Monday, June 9, 2014

Defending the Homestead

I have written a few posts on the matter of our family closing up the old homestead over in Minnesota. (Here and here and especially here) It is where our family got its start in America and we have always had an interest in the place.  So you can imagine my excitement when I got a call from my older brother.  He had gone out for one last look around, and had found something remarkable.

Up in the attic of the 1875 farm house he found a sealed off area.  As the house was slated for demolition this summer he had no qualms about knocking off a couple of boards for a peek inside. Along with some more mundane artifacts he discovered a firearm. He described it to me over the phone as being a "musket" or rife, with a large bore.  It looked old.

This got my imagination going.  To review the Family History - and making a few needed allowances for exaggeration - it seemed to me that he might have found a gun that could have:

A: come over with the family from Germany in 1859
B: could have been one of the weapons they had on hand for defense when they briefly fled the Sioux Uprising in August of 1862.
Or,
C: been a "take home" weapon from one of the several young men of that generation who served in the Union Army.

So, lets have a look see and try to solve the mystery of the Gun in the Attic.


Well for sure it is old.  This is a weapon that was fired with a percussion cap. That is, it was a muzzle loaded gun with the black powder being ignited when the hammer came down on a special explosive cap.  This was a style intermediate between the flint locks of the Revolutionary War and the more familiar cartridge firing guns of the modern era.  The innovations of the Civil War era pretty much made these obsolete.  Date of manufacture?  Could be anywhere from the 1820s to perhaps into the 1870s, but lets say 1850s or 1860s as most probable.


No, it was just the camera staring down the muzzle, not my nose.  What this shows is that it is a single barrel shotgun.  No weapon firing a solid slug this size could get away with having walls that thin.  At least not for very long.


The quality of the gun is "ok". Frugality is a dominant trait in my family.  No fancy design work but a little bit of silvering still hanging on. Condition of course is very poor, the stock will need to be glued together.  And the degree of rust is such that making it safe to fire again is simply out of the question. Now, as to details.  We do have a few:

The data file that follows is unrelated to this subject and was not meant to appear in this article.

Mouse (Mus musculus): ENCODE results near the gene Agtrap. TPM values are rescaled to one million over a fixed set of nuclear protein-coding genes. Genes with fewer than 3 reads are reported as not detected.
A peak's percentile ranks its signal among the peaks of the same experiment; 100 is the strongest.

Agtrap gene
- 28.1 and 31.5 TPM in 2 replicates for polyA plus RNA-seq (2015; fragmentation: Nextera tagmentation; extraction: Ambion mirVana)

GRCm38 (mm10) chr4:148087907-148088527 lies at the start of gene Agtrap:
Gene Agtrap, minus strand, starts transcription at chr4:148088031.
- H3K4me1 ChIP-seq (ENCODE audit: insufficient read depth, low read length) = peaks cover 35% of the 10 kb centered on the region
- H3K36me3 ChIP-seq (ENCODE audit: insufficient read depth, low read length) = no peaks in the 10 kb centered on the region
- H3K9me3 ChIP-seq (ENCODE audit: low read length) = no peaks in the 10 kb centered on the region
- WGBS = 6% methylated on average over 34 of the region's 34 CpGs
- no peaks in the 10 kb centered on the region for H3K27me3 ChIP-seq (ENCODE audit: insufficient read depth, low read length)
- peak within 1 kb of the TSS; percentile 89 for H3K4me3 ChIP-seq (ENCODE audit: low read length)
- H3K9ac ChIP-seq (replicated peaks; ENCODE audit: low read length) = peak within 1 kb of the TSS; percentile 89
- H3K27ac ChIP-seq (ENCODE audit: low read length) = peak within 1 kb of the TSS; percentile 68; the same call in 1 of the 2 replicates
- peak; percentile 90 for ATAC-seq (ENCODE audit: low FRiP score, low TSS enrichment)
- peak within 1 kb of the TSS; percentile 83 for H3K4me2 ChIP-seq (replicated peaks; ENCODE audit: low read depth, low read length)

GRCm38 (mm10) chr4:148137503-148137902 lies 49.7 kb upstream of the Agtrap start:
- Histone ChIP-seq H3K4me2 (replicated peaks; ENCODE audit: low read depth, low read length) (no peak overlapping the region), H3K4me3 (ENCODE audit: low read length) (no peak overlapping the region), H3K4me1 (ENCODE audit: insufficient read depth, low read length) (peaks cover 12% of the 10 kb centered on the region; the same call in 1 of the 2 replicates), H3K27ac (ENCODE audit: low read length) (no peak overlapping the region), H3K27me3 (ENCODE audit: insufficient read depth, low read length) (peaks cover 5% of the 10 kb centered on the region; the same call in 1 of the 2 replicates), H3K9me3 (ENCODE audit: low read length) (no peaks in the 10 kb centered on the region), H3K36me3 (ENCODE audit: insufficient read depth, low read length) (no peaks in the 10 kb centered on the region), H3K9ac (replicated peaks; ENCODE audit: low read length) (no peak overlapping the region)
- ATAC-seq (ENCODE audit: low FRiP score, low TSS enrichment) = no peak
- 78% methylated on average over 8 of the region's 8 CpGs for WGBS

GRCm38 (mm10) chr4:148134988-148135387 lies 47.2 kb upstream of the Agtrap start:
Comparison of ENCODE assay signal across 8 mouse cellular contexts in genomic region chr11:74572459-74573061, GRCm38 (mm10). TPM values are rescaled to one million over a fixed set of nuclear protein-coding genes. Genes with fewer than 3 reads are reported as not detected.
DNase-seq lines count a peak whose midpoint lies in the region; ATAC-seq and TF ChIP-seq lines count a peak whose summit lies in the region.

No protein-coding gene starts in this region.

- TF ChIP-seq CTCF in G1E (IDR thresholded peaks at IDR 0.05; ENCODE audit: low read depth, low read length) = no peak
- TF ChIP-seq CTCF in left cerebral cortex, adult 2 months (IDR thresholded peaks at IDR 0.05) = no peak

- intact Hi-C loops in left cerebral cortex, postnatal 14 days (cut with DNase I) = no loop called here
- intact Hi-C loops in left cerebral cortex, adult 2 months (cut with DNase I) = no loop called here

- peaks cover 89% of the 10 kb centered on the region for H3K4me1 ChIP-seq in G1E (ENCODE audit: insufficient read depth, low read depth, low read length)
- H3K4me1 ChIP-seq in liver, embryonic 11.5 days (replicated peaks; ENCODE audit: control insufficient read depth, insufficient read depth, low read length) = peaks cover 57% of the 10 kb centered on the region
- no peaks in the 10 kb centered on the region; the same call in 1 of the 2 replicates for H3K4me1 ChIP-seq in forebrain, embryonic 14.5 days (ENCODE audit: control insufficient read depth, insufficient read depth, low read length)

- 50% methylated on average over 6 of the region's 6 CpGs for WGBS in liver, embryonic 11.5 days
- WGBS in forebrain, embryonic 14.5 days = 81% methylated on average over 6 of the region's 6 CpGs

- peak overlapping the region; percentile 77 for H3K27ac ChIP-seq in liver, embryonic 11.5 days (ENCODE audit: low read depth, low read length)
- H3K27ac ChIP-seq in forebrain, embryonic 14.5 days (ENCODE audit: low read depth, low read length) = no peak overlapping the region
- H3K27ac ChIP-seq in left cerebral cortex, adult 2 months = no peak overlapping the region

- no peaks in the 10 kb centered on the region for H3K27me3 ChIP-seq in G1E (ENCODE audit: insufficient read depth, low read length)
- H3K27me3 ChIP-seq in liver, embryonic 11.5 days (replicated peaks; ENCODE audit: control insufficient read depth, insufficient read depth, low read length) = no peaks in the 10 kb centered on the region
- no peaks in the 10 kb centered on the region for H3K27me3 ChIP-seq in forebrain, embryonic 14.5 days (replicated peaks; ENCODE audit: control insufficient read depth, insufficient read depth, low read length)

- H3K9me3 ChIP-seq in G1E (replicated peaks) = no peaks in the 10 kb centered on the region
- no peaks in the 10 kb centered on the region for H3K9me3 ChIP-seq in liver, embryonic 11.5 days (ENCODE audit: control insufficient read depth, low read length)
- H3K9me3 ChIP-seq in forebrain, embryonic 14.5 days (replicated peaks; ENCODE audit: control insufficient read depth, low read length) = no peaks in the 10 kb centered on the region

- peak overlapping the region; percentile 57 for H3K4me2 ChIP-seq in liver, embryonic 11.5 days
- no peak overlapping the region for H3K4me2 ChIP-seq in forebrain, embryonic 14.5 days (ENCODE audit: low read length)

Here is a bit of clumsy repair work.  There must have been a ramrod holder on the undersurface of the barrel.  It broke off, was crudely welded back on.  And then broke off for good.


This is a proof mark.  They are usually stamped on the bottom of the barrel and indicated successful firing at the factory.  This one is on the top for some reason.  The ELG over a small star indicates the barrel at least was made at Liege, Belgium.  This style of mark was in use from the early 1800s up to 1893.  Removing the barrel I did find a mark hidden underneath.  It is not all that helpful but may indicate the specific maker of this unit or a certain workshop within a larger factory.


And finally the stock of the gun.  It is of an unusual shape, one that my limited research to date suggests was more common in European made guns than in the US.


So, how do we put it all together?  I think we can dismiss the notion that one of the ancestral Boys in Blue brought this home.  Shotguns were occasionally used early in the war by cavalry who had nothing better, but a ridiculously long and heavy single shot weapon would be out of the question.

Liege was a major supplier of weaponry.  There are references both to complete weapons and to large lots of barrels being shipped to the US.  In the latter instance the weapons would be completed here, usually in New York state or St. Louis.  The European looking stock makes me lean towards it being a gun completed in Liege.

Now, there is no way to be sure whether this was a weapon brought over from Germany or one bought in some pioneer emporium on their arrival.  Both stories are cool.  But given the age of the weapon, the context in which it was found and the evidence of long hard use, I am inclined to think it was once loaded and pointed nervously out into the dark thickets as my pioneer forebears scampered off to Carver, Minnesota after hearing word that the town of New Ulm - less than fifty miles as the crow or the rumor flies - was under attack.

3 comments:

Geodkyt said...

Sounds reasonable. It's a pretty standard example of Ye Olde Barn Gun.

Weetabix said...

I don't know how this comes apart, but are there any marks on the underside of the tang? If the stock is easily removable, you might look under the tang. I think makers stamped there because it's protected from damage.

If you decide to have the stock repaired, I know a guy you could check with. I've seen many examples of his good work, and I think he probably fits in with your family's admirable tradition of frugality.

Tacitus2 said...

Weetabix
Spousal approval to hang on a wall somewhere discrete is pending. In person the thing looks so beat up that I think glue and clamps might suffice.* I have not removed the trigger mechanism yet, the screw involved is rusty and fragile looking. From what I can tell this sort of weapon was cheap and could have been european or a hybrid made from US and belgian parts.
Thanks for the thoughts.

Tacitus
*heroic tradition of frugality